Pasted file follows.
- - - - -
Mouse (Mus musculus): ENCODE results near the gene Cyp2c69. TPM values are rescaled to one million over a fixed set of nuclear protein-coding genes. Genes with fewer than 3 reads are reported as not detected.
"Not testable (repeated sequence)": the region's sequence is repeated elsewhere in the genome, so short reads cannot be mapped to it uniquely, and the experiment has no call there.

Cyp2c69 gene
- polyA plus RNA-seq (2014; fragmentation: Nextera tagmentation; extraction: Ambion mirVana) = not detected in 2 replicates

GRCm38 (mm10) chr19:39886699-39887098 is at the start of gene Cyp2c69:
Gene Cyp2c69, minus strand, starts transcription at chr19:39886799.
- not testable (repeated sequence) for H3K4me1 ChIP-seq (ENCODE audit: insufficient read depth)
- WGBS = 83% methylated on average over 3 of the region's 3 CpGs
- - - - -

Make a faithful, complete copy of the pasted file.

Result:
Mouse (Mus musculus): ENCODE results near the gene Cyp2c69. TPM values are rescaled to one million over a fixed set of nuclear protein-coding genes. Genes with fewer than 3 reads are reported as not detected.
"Not testable (repeated sequence)": the region's sequence is repeated elsewhere in the genome, so short reads cannot be mapped to it uniquely, and the experiment has no call there.

Cyp2c69 gene
- polyA plus RNA-seq (2014; fragmentation: Nextera tagmentation; extraction: Ambion mirVana) = not detected in 2 replicates

GRCm38 (mm10) chr19:39886699-39887098 is at the start of gene Cyp2c69:
Gene Cyp2c69, minus strand, starts transcription at chr19:39886799.
- not testable (repeated sequence) for H3K4me1 ChIP-seq (ENCODE audit: insufficient read depth)
- WGBS = 83% methylated on average over 3 of the region's 3 CpGs